One day in Prague, the spontaneous generosity of the man who owned the gym where she worked abruptly transformed Stepanka’s circumstances. Knowing she had been dreaming to visit New York, he promised to loan her money for a plane ticket. The little girl was ecstatic. She would pay him back. It was a deal.
Stepanka flew to New York and promised her family that she would return, but her hunger was too strong, and deep inside she knew she would stay no matter what. So at the end of a month-long stay in an apartment with a pair of Czech strangers, whose fighting exhausted her and whose thinning hospitality estranged her, and with 4 days before her flight back to Prague, she set out on a quixotic search for a job, and after what felt like hopeless wandering, she landed a gig bussing tables at a small cafe in the Upper West side of Manhattan.
Of course, she couldn’t speak English, but she was cute. And being cute was enough to survive.
Stepanka’s hunger wasn’t satisfied though. Even though she was finally in New York, there was so much she did not have. Even though she had a job, she couldn’t afford her rent. Even though the manager of the cafe finally put her up with room and board, which he paid for from her tips, she could not afford more than a bagel or two per day. And about her English – she had to learn English.
Quiet Stepanka stayed in a crude hostel paid for by the owner of the café. But life was more like indentured servitude than the New York she had dreamed of.
“It was a place on 85th St. And it was $80 for a week. And it was the most disgusting place you’ve ever seen. There were roaches crawling everywhere. Roaches crawling in my pants, in my bed, in my… it was so disgusting, and the first time I took a shower I didn’t have a towel. I only had a few sheets of toilet paper.”
The starving circumstances of Stepanka Horalkva stung. But the stinging eased when a Frenchman named Mario, who had been dining with his friends at the cafe where Stepanka worked, slipped her a dollar tip with his business card tucked tightly inside. She called his number. They met.
“You’re bussing tables and you can’t speak English,” explains Stepanka, “And people are looking at you as though you’re secondary, you know? But for me that was always motivation to excel and learn more and get better. But Mario didn’t look at me at all like that. He saw me and wanted to help me and protect me and he was just… the nicest man ever.”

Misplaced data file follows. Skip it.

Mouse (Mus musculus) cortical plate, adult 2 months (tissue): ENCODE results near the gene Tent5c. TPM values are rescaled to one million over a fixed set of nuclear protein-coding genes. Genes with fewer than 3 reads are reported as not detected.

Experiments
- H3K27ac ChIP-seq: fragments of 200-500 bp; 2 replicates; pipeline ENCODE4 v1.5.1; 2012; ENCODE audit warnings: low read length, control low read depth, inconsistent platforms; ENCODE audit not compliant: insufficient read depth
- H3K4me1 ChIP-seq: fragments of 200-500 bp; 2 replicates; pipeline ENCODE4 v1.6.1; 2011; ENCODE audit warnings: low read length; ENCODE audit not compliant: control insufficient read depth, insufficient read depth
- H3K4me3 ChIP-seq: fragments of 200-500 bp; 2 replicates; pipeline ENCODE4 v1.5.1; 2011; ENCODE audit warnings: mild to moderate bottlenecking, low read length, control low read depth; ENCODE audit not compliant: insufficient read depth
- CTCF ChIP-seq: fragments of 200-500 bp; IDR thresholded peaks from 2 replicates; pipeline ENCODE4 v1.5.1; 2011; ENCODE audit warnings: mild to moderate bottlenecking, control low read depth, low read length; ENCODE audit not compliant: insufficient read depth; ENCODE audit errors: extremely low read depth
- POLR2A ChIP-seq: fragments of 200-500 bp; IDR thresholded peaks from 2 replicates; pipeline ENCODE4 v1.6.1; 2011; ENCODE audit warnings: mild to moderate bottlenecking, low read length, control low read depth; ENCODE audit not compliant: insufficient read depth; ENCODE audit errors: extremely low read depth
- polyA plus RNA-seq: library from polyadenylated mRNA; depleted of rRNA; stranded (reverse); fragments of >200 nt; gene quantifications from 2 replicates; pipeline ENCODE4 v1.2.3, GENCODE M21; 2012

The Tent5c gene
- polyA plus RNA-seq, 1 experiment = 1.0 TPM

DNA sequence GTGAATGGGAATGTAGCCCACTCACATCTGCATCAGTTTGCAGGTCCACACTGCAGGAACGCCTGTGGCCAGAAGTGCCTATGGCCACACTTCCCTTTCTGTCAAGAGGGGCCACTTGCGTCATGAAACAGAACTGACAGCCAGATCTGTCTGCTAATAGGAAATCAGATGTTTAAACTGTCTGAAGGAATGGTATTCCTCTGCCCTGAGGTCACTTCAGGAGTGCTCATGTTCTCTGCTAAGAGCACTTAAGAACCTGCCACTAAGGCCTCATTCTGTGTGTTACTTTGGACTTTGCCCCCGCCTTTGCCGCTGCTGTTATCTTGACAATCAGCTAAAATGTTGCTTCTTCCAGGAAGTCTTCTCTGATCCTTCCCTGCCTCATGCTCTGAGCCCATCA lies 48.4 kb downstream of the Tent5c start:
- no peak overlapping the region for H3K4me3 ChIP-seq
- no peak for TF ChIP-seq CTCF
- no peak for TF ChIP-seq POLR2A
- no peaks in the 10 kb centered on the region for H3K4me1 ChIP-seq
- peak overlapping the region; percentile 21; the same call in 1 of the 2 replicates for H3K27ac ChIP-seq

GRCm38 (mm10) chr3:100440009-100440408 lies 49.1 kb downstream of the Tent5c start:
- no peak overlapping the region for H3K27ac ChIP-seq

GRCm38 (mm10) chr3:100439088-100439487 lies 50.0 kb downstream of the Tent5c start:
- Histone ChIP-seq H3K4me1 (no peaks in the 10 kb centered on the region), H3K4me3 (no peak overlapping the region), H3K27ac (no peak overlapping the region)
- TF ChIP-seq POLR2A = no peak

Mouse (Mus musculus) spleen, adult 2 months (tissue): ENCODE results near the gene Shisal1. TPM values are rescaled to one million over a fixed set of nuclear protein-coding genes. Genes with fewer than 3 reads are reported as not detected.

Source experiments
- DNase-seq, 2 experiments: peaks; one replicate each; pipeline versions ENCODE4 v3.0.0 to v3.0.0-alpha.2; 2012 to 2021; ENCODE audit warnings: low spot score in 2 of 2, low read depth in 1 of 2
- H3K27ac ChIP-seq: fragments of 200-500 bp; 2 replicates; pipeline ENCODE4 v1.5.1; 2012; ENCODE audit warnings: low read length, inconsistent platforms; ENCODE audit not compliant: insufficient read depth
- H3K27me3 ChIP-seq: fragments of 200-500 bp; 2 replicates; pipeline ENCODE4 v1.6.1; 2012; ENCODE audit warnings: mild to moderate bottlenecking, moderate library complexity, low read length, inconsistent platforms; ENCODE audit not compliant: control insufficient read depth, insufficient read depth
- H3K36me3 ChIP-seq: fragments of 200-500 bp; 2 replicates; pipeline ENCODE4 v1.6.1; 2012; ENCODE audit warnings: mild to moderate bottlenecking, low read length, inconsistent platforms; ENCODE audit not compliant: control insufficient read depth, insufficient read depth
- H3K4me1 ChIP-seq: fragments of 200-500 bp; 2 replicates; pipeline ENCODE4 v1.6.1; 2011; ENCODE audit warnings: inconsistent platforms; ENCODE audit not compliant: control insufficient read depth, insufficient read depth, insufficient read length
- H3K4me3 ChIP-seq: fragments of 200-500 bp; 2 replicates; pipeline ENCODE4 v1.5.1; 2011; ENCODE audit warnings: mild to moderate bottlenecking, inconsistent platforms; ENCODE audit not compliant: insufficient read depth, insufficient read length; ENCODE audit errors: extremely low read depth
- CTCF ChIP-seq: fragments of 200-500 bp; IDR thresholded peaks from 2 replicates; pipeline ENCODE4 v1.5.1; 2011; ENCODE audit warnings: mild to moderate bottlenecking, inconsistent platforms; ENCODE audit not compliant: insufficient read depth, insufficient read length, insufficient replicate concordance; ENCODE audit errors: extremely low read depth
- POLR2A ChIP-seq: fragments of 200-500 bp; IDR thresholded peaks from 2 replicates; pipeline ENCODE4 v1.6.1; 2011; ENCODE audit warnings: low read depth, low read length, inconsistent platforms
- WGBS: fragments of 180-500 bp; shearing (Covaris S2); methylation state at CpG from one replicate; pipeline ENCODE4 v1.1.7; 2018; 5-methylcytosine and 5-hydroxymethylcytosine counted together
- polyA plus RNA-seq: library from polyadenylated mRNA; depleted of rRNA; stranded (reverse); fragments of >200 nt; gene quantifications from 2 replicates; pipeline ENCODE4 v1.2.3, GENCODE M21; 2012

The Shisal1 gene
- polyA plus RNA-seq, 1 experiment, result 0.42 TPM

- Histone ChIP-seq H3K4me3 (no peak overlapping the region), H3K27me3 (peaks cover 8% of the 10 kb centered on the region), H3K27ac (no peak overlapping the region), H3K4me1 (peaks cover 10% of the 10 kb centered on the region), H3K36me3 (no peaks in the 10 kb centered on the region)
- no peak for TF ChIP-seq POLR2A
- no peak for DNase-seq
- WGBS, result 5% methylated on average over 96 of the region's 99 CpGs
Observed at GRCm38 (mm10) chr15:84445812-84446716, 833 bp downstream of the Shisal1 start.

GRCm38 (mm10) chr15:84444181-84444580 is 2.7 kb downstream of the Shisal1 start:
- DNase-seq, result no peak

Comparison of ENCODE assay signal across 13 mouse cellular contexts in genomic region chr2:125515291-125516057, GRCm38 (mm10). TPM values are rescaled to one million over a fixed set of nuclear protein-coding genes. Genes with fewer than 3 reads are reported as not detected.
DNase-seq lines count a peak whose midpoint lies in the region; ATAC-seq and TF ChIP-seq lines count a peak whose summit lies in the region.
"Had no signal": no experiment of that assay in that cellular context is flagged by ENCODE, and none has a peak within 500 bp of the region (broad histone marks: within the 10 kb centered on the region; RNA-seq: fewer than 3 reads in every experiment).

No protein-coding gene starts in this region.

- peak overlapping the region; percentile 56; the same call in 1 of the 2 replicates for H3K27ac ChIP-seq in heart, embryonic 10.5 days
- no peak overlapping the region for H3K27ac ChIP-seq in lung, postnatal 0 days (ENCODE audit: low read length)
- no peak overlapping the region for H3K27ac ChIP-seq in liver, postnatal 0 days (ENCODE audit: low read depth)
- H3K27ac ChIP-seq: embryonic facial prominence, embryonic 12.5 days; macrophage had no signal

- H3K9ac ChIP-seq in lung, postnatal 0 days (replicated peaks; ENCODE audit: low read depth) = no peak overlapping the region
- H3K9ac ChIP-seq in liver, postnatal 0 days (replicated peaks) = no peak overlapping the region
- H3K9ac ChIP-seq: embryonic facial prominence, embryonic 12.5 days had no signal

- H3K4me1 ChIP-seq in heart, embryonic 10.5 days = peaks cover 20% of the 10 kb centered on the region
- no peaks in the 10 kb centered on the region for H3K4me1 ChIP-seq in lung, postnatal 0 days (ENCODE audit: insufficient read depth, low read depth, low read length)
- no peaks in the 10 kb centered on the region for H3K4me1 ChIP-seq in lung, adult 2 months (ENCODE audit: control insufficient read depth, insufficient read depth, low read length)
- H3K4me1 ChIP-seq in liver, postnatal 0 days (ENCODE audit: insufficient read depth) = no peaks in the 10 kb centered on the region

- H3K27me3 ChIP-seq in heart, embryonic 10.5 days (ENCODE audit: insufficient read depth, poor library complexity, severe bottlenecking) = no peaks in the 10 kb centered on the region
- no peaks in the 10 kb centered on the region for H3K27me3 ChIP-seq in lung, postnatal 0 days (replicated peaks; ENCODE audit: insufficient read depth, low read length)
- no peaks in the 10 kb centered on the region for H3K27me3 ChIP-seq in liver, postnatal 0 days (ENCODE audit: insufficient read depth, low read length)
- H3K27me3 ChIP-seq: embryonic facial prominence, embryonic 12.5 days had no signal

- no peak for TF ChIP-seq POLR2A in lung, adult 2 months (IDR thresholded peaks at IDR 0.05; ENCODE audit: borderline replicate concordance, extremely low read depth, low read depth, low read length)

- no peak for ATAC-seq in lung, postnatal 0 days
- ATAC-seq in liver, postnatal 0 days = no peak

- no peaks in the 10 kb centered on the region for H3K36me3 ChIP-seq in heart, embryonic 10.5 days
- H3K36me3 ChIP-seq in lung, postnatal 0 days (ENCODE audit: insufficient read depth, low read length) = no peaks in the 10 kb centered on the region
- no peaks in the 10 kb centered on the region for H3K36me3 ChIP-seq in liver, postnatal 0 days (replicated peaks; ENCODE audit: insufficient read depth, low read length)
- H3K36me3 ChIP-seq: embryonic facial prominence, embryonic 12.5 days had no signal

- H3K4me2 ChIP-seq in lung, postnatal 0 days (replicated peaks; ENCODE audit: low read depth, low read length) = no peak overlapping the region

But Stepanka didn’t necessarily want Mario’s help. To struggle was how it was supposed to be in New York.
“I was homeless. And I never asked anything from him. He didn’t know I was homeless. I started staying at his place and sleeping at his place and at some point I had to tell him… because I was really homeless, and I had nowhere to go, and I finally told him because I was just… I was just… I was so afraid! I never wanted him to think that I wanted anything from him!”
“I never wanted someone to support me,” says Stepanka, remembering the dilemma of choosing between the generosity of a stranger or another semester of her impoverished ways.
But Mario’s generosity was ultimately irresistible for Stepanka. He invited her stay with him while she began to put her life together, and though a part of her felt reluctant, she chose to take his offer. Indeed she took more than just that. Mario and Stepanka lived together for 8 years, and finally married. Not necessarily for reasons of love, but rather, for a visa.
Mario was Stepanka’s cradle. “Why don’t you take classes,” he encouraged her. The Frenchman opened a doorway for the young Czech immigrant. Rather than snagging vulnerable little Stepanka and making her a victim, Mario wanted to see her grow.
“I just want you to excel,” Stepanka remembers him saying.
“And you know what was beautiful?” she recalls, glowing. “He saw me– he didn’t take advantage of me – he saw that I didn’t want to stay at home and cook for him. I wanted to do my own thing. The most amazing thing for me is to be independent.”
Through Mario’s doorway Stepanka’s hunger learned the kindness of a stranger in a new city, the power of money, how love hurts and heals and how ultimately, in spite of the pain, it helps one grow. The key turned, and Stepanka, 21 and still starving to be something greater than the daughter of a poor farmer, began to feel a passion flicker inside of her.
When Mario convinced her not to worry about money and start looking for her passion, she took up his offer to fund her education.
Stepanka was finally lucid about what came next.